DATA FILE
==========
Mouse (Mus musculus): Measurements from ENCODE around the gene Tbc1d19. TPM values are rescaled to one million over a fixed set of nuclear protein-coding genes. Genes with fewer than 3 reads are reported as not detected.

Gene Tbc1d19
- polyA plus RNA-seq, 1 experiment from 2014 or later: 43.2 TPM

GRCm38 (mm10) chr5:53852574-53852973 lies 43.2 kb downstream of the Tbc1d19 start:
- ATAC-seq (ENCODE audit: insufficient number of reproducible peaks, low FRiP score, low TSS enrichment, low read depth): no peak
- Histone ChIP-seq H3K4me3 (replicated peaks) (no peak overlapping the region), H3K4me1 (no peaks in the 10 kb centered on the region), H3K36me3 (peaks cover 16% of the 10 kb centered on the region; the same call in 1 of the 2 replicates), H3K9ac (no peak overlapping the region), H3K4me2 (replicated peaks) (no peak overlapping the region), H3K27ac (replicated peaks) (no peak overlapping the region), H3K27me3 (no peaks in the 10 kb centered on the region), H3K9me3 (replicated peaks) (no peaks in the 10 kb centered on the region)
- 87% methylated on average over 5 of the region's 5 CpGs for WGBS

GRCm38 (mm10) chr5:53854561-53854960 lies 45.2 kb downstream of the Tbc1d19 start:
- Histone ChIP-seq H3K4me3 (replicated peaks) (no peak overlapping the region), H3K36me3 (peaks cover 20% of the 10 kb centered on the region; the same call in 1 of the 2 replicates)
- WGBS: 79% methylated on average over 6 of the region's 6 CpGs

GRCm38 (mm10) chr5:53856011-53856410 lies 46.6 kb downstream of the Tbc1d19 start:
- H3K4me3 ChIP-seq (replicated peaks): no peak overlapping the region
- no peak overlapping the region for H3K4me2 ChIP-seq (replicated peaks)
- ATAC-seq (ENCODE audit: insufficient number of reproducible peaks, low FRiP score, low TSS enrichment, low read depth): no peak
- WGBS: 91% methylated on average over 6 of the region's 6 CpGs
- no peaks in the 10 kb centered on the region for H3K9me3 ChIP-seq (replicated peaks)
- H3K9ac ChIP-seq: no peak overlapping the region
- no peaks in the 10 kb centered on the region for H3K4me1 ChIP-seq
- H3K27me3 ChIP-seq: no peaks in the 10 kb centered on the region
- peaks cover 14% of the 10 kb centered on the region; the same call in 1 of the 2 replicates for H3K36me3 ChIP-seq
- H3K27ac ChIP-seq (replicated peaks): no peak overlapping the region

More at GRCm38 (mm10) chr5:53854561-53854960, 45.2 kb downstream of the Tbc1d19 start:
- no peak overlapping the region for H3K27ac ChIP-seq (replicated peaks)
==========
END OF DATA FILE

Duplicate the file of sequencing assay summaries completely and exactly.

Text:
Mouse (Mus musculus): Measurements from ENCODE around the gene Tbc1d19. TPM values are rescaled to one million over a fixed set of nuclear protein-coding genes. Genes with fewer than 3 reads are reported as not detected.

Gene Tbc1d19
- polyA plus RNA-seq, 1 experiment from 2014 or later: 43.2 TPM

GRCm38 (mm10) chr5:53852574-53852973 lies 43.2 kb downstream of the Tbc1d19 start:
- ATAC-seq (ENCODE audit: insufficient number of reproducible peaks, low FRiP score, low TSS enrichment, low read depth): no peak
- Histone ChIP-seq H3K4me3 (replicated peaks) (no peak overlapping the region), H3K4me1 (no peaks in the 10 kb centered on the region), H3K36me3 (peaks cover 16% of the 10 kb centered on the region; the same call in 1 of the 2 replicates), H3K9ac (no peak overlapping the region), H3K4me2 (replicated peaks) (no peak overlapping the region), H3K27ac (replicated peaks) (no peak overlapping the region), H3K27me3 (no peaks in the 10 kb centered on the region), H3K9me3 (replicated peaks) (no peaks in the 10 kb centered on the region)
- 87% methylated on average over 5 of the region's 5 CpGs for WGBS

GRCm38 (mm10) chr5:53854561-53854960 lies 45.2 kb downstream of the Tbc1d19 start:
- Histone ChIP-seq H3K4me3 (replicated peaks) (no peak overlapping the region), H3K36me3 (peaks cover 20% of the 10 kb centered on the region; the same call in 1 of the 2 replicates)
- WGBS: 79% methylated on average over 6 of the region's 6 CpGs

GRCm38 (mm10) chr5:53856011-53856410 lies 46.6 kb downstream of the Tbc1d19 start:
- H3K4me3 ChIP-seq (replicated peaks): no peak overlapping the region
- no peak overlapping the region for H3K4me2 ChIP-seq (replicated peaks)
- ATAC-seq (ENCODE audit: insufficient number of reproducible peaks, low FRiP score, low TSS enrichment, low read depth): no peak
- WGBS: 91% methylated on average over 6 of the region's 6 CpGs
- no peaks in the 10 kb centered on the region for H3K9me3 ChIP-seq (replicated peaks)
- H3K9ac ChIP-seq: no peak overlapping the region
- no peaks in the 10 kb centered on the region for H3K4me1 ChIP-seq
- H3K27me3 ChIP-seq: no peaks in the 10 kb centered on the region
- peaks cover 14% of the 10 kb centered on the region; the same call in 1 of the 2 replicates for H3K36me3 ChIP-seq
- H3K27ac ChIP-seq (replicated peaks): no peak overlapping the region

More at GRCm38 (mm10) chr5:53854561-53854960, 45.2 kb downstream of the Tbc1d19 start:
- no peak overlapping the region for H3K27ac ChIP-seq (replicated peaks)